Dir: Danielle Arbid. Fr. 2015. 119mins 


Utterly bittersweet, sexy in places and brutal in others, Danielle Arbid’s Parisienne (Peur de rien) is both educational and entertaining as it follows an 18-year-old woman who arrives in Paris from Beirut in 1993 and tries to fit in.

Arbid does very well indeed with good actors, a fluid camera and an abiding affection for her heroine’s formative experiences

The Lebanon-born, France-based writer-director’s semi-autobiographical tale is anchored by splendid newcomer Manal Issa, whose administrative and romantic travails as budding student Lina ring true. Granted, it’s only a movie, but the world might be a slightly better place if Marine Le Pen, Donald Trump and anyone who shares their noxious ideas about immigrants took time out to watch this modest but affecting personal odyssey laced with hope and humour.

After its Toronto premiere, this appealing venture is on view in Les Arcs, Dubai, Palm Springs and then Lincoln Center and MoMA where distributors should definitely make a detour.

Few refugees are as physically lovely as Issa, but any foreigner contemplating the labyrinth of seeking legal permission to stay in France will find this a perversely funny primer on Gallic idiosyncrasies as well as a love letter to why jumping through so many hoops might be worthwhile.

Lina arrives in a Paris suburb to stay with her aunt and uncle while she attempts to qualify for the official documents that will permit her to enroll in a French university. But when her uncle tries to force himself on her, she announces she’s heading to the capital on her own. It’s a move as foolish as it is necessary.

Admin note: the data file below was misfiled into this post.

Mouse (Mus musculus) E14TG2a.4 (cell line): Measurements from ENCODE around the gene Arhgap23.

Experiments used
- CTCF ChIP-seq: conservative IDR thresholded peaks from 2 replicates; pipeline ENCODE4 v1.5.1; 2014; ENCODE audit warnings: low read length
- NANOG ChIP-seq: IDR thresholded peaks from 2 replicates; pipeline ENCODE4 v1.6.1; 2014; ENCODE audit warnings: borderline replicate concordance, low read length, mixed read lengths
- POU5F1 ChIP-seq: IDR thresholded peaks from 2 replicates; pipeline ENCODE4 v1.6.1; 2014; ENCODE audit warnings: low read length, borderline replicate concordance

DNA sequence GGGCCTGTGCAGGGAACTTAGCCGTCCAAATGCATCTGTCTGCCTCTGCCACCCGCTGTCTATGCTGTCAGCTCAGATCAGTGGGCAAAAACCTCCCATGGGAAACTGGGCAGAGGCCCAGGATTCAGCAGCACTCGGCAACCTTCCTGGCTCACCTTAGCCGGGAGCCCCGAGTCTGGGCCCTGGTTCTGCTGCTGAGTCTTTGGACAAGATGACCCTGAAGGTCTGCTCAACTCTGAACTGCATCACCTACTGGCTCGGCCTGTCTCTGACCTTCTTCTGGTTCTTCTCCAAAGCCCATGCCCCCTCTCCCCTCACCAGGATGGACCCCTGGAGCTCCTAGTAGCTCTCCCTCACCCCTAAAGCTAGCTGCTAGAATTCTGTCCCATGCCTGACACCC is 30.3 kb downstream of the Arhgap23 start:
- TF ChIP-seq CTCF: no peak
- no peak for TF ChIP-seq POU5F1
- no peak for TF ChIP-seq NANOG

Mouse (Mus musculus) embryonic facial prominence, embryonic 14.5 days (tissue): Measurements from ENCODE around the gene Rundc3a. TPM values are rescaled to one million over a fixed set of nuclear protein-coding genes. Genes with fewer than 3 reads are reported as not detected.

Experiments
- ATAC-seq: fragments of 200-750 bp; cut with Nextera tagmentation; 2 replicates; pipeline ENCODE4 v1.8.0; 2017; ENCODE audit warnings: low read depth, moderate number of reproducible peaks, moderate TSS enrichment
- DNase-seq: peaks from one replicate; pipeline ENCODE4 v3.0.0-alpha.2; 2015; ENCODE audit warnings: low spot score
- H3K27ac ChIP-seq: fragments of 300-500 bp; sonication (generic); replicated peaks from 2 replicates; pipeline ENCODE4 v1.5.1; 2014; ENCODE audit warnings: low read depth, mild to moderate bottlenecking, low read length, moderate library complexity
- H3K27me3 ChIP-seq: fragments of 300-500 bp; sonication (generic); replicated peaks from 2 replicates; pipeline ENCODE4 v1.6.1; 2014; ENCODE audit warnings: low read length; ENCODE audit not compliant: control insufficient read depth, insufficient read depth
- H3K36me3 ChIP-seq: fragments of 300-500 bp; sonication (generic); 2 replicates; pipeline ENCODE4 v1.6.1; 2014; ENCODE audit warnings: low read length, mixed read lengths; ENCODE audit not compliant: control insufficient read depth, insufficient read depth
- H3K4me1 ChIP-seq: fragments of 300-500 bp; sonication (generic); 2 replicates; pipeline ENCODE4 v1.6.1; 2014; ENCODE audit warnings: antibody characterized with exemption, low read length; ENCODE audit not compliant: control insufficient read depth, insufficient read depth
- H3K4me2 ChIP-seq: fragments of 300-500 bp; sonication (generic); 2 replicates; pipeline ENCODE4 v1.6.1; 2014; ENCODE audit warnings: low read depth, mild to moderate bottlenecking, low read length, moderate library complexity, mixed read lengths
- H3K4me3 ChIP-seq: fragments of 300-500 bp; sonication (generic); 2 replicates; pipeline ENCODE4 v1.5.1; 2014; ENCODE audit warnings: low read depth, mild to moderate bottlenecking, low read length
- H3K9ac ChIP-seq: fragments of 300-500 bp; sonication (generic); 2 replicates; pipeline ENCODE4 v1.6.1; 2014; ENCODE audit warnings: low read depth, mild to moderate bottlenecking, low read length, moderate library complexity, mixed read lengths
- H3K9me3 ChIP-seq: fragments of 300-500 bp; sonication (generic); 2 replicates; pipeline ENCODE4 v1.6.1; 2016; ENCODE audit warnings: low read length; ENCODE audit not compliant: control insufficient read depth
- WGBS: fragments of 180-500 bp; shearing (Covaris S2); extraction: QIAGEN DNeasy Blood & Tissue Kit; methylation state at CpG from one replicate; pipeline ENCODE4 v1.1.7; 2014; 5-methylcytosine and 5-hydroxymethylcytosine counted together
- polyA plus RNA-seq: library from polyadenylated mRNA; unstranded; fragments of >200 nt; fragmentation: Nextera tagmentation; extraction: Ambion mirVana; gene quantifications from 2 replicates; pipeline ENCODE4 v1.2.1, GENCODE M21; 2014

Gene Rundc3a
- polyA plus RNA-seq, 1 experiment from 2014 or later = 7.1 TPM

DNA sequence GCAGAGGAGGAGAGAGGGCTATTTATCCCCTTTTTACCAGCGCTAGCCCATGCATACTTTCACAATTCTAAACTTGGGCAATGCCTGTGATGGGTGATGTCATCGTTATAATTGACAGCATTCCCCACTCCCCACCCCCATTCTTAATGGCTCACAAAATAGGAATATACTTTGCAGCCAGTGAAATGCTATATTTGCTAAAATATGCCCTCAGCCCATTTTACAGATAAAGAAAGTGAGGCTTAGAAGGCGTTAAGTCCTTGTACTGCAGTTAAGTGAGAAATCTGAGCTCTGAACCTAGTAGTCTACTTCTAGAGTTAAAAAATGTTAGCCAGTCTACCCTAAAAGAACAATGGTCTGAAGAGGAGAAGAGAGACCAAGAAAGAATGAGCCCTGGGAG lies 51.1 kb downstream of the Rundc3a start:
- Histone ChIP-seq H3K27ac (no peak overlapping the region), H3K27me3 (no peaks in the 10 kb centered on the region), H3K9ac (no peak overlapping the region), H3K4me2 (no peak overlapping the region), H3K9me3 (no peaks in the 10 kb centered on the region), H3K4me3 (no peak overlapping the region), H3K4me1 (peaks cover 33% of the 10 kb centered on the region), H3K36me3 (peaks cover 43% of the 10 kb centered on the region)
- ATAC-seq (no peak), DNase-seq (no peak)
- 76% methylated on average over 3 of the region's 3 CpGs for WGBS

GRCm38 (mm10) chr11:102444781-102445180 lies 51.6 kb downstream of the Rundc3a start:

In her daunting search for housing, Lina is befriended by an adorably sincere Royalist whose unlikely boyfriend is a skinhead. An under-the-table job abruptly turns sour.

Lina doesn’t have a burning desire to pursue any particular field of study, but she wanders in to Mme Gagnebin’s (the effortlessly stupendous Dominique Blanc) art history course. Any viewer who isn’t allergic to 20th century art will want to fight for a spot in that classroom, too.

The first assignment is to write down a list of what’s “ugly.”  Lina writes out one frank, telling sentence: “So far, I find everything ugly.” 

Wealthy married man Jean-Marc (Paul Hamy) spots Lina and seduces her in the way we expect a well-heeled cad to seduce a lovely newcomer to his fair city (pricey victuals, ravishment on office surfaces). But as it’s the late 20th century this won’t be her downfall — just a stepping stone to additional sexual experience with other suitors. These include a flakey-musician-cum-drug dealer and the boisterously irreverent editor of a student newspaper, Rafael (Vincent Lacoste).

The too-rarely seen Elina Lowensohn has a late-arriving role as an immigrant hoping her residence card will be renewed. What she says and the way she says it convey all the “yearning to breathe free” emotions mentioned on the base of the Statue of Liberty.  Arbid doesn’t need a giant metal woman holding a torch to make her points; she does very well indeed with good actors, a fluid camera and an abiding affection for her heroine’s formative experiences.

Issa seems poised to contend for Golshifteh Farahani-style roles if other directors know how to utilize her sultry doe-eyed beauty and sassy core.

Production companies: Les Films Pelléas, Quick Motion, Orjouane Productions, Jouror Films

International sales:  Films Boutique

Producers: David Thion, Philippe Martin 

Screenplay: Danielle Arbd, Julie Peyr

Cinematography: Hélène Louvart 

Editor: Mathilde Muyard 

Production design: Charlotte De Cadeville

Main cast: Manal Issa, Paul Hamy, Vincent Lacoste, Damien Chapelle, Dominique Blanc, India Hair, Elina Lowensohn